is an episcopate which, in modern times, has been revived
through the instrumentality of the Renewed Unitas Fratrum.
Down to the year 1841 it remained unbroken. In that year,
Samuel David Hanke, the last Bishop, or Senior, of the Uni-
tdtsgemeinden died, without having consecrated a successor.-^

'® Acta Fratrum, p. 22.

^' Lukaszewicz, p. 204.

^® Ibid. ; Miiller's Reports. Pastor Cassius, of Orzeskowa, used the form
of the Unitas Fratrum, at baptisms, as late as the year 1838.

^* The Bishops subsequent to the time of David Cassius, down to 1841,
were the following: Paul Cassius, Christian Sitkovius, Frederick William
Jablonsky, John Theophilus Eisner, John Alexander Cassius, Paul Lewis
Cassius, Christian Theophilus Cassius, John Lewis Cassius, John Benjamin
Bornemann, and Samuel David Hanke. Lukaszewicz, p. 384-387. Polish '


Thereupon, at the suggestion of Frederick William the Fourth,
of Prussia, their superintendent, Doctor Siedler, was conse-
crated a Bishop, by Bishops Peter Frederick Curie, Levin
Reichel and John Martin Nitschmaun, on the sixteenth of
June, 1844, at Herrnhut, in Saxony. In the course of time
Siedler severed his connection with the Unifdtsgemeinden,
which were again left without a bishop. Accordingly they
elected Doctor Charles Gobel to that office who, on the six-
teenth of May, 1858, at Gnadenberg, in Prussia, received
consecration at the hands of John Martin Nitschraann and
other Moravian Bishops. Gobel ordained an assistant bishop ;
but died without consecrating a bishop. The result was that the
Unitdtsgememden, for the third time, sought aid of the Mora-
vian Brethren. On the twenty-first of October, 1 883, Doctor
Eugene Borgius was consecrated, at Herrnhut, by Bishops
Henry L. Reichel, Frederick W. Kiihu, and Gustavus B.



The Bohemian and 3foravian Hidden Seed which developed into
the Renewed Unitas Fratrum. A. D. 1671-1722.

Condition of the Brethren not Ameliorated. — The Hidden Seed in General.
— Its Bohemian Centres. — Jacob and John Pechatschek. — Moravian
Centres. — The Kutschera and Schneider Families. — New Signs of Life.
— Evangelical Literature — Wenzel Kleych. — Churches of Grace. —
Fruits of the Testimony of the Fathers. — Awakening in Bohemia and
Moravia. — Samuel Schneider at Zauchtenthal and His Dying Testi-
mony. — George Jaeschke at Sehlen and His Dying Prophecy. — The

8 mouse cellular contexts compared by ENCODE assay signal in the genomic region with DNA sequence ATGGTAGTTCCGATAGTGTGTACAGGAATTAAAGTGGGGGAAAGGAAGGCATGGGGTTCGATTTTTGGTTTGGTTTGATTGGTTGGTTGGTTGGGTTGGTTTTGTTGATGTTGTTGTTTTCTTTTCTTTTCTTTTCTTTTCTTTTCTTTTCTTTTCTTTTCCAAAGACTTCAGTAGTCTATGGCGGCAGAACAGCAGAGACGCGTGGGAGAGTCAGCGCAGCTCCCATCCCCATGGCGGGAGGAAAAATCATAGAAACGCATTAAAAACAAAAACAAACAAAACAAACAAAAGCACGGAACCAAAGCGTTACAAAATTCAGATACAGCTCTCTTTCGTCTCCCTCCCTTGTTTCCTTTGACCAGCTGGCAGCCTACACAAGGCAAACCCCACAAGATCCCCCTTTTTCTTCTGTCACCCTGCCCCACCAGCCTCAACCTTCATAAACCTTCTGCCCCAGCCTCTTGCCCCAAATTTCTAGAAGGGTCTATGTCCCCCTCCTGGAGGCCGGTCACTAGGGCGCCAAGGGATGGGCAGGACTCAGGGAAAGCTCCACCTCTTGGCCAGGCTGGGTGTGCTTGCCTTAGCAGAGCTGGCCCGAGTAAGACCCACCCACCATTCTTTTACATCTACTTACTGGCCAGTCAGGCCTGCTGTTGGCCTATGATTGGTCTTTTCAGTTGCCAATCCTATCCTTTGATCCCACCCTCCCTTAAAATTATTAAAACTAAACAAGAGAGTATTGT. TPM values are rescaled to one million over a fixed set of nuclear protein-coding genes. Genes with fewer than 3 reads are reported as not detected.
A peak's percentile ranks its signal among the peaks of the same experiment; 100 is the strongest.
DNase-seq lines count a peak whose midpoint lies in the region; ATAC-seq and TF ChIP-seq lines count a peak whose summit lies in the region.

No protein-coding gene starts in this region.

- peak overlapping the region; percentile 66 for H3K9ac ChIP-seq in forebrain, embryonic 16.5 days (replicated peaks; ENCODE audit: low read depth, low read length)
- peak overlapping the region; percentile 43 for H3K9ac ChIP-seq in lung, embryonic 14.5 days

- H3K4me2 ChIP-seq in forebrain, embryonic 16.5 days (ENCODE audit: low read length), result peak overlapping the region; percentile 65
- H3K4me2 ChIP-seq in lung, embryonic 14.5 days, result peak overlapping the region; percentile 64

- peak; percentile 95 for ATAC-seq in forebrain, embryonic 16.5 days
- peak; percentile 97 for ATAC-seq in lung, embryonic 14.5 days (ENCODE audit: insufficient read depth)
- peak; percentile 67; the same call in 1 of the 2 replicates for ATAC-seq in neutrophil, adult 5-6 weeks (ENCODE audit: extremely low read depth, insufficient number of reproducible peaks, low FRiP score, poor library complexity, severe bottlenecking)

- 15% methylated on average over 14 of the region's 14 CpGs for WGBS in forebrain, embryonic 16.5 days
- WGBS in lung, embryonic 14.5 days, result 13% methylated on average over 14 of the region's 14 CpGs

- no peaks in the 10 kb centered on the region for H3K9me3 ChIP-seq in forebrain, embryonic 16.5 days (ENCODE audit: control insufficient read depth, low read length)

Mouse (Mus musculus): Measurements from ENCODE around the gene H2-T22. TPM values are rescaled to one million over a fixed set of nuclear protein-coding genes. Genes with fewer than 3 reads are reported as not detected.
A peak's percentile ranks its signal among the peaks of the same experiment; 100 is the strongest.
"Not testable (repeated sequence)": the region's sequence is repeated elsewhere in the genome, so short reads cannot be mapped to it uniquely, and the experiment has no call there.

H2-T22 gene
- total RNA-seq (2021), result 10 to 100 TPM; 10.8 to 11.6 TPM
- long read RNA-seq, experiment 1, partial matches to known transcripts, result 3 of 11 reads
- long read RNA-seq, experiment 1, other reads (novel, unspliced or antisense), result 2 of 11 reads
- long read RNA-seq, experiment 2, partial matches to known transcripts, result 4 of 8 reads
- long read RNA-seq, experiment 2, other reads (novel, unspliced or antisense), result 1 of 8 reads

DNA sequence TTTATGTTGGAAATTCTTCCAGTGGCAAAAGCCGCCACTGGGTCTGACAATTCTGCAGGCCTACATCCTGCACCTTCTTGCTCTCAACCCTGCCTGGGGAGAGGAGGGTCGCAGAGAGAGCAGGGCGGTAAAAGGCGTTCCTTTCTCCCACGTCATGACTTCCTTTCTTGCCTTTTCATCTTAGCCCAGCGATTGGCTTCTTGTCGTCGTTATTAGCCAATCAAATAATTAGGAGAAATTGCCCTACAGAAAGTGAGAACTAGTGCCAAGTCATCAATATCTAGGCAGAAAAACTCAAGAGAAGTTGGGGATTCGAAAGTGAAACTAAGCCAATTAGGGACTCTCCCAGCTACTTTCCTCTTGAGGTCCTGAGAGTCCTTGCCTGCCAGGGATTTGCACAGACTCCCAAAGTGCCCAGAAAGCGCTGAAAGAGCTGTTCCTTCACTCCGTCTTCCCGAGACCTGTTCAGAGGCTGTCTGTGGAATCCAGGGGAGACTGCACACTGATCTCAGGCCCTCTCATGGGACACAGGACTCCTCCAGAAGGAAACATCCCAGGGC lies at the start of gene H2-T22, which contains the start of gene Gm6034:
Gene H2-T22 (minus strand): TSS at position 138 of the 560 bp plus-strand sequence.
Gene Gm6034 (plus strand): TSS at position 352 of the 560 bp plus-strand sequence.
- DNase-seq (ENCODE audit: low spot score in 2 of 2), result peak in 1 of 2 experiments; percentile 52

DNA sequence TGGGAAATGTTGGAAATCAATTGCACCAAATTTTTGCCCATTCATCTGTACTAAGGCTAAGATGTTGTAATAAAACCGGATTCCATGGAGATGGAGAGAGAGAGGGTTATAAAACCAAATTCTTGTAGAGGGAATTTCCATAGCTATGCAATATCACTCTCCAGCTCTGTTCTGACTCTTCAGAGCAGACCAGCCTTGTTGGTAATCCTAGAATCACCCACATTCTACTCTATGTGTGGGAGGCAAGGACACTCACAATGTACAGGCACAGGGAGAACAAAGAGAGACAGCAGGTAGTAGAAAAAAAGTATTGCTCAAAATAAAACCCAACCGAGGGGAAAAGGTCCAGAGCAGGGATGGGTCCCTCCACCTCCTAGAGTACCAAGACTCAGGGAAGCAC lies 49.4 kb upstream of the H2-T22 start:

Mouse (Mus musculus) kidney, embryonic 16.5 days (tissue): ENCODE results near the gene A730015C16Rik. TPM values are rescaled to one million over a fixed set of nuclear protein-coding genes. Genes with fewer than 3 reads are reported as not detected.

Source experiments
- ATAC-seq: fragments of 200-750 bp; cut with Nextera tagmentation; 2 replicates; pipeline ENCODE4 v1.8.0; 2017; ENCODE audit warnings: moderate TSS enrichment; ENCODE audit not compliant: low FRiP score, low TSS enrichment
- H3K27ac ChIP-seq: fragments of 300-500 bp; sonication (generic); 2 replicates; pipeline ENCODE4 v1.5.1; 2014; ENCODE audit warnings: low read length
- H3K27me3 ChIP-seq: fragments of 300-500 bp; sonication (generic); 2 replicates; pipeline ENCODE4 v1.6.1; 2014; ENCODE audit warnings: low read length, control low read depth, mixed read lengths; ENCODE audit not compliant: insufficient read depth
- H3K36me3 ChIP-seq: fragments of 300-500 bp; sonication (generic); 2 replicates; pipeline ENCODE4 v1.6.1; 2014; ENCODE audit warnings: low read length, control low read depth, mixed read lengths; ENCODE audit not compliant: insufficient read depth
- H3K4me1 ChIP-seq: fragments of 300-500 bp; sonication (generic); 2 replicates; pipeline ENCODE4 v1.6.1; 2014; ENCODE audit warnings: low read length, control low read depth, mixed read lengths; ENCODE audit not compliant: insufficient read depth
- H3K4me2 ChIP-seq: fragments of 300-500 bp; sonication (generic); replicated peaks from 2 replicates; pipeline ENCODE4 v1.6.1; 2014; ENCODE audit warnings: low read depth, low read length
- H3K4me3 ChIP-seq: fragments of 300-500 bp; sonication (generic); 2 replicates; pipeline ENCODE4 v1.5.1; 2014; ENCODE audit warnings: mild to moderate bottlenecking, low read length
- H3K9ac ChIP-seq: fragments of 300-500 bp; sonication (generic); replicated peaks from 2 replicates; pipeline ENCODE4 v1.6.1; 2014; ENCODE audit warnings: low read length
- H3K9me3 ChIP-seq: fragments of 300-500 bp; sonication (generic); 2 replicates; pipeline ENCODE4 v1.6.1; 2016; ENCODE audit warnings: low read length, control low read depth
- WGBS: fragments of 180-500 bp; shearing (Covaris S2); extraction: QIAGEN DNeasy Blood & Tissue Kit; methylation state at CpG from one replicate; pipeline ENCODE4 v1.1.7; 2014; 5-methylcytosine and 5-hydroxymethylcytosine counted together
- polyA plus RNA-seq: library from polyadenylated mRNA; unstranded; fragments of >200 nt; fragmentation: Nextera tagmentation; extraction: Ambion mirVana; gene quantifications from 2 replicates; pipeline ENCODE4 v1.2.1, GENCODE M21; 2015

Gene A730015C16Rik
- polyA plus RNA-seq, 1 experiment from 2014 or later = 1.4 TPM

Prospect Dark. — Christian David. — His Missionary Tours to Moravia.
— Augustin and Jacob Neisser Emigrate.

In the last thirty years of the seventeenth century the his-
tory of the Seed which remained in Bohemia and Moravia, is
less obscure than in the earlier period of its existence. Narra-
tives have come down to us from the refugees who took part
in the resuscitation of the Unitas Fratrum. It is true that
such narratives are not complete. Amidst the secret emigra-
tions which were going on and at a time when the oppressor
still lived, caution was necessary and details might have been
fraught with danger. Nevertheless there are glimpses given
which enable us to see a Hidden Church preparing for its re-

The condition of the Brethren and other Protestants was
not ameliorated. Leopold the First continued to lay upon
them heavy burdens ; while the Jesuit Missionaries were un-
ceasing in their eiforts to intensify the darkness in which Bo-
hemia and Moravia had been shrouded. From north to south,
from east to west, thev traversed these countries, searchino; for


Evaugelical books, spying out religious meetings, demanding
to see the certificates of auricular confession.^ That amidst
such circumstances the Hidden Seed did not perish, was the
Lord's doing and it is marvelous in our eyes.

The parishes to which the Brethren belonged were occasion-
ally in charge of humane and well-disposed priests whom they
won by gifts, so that uo notice was taken of their books and
religious services. Instances occurred in which they even re-
ceived timely hints of the coming of the Jesuit Missionaries.
But as a general thing they were treated with great harshness
and if detected in their practices, severely punished. And
yet they lived. Nor could their life be crushed. It was in
God's keeping. He had heard the prayer of Comenius on the
mountain-top. A seed of righteousness was preserved in the
homes of the Brethren ; and in God's own time there should
grow from it a tree in whose refreshing shade their children
should rest, and their children's converts from all parts of the

In Bohemia, Landskron and Leitomischl were centres of
the Hidden Seed. Its older generation remembered the con-
gregations that thronged the chapels at Lititz, Landskron,
Hermanitz, and Rothwasser, listening to the pure Gospel,
singing the songs of Zion, and celebrating the Supper of the
Lord. To that generation belonged an aged father, Jacob
Pechatschek, distinguished by his fervent faith and holy walk.^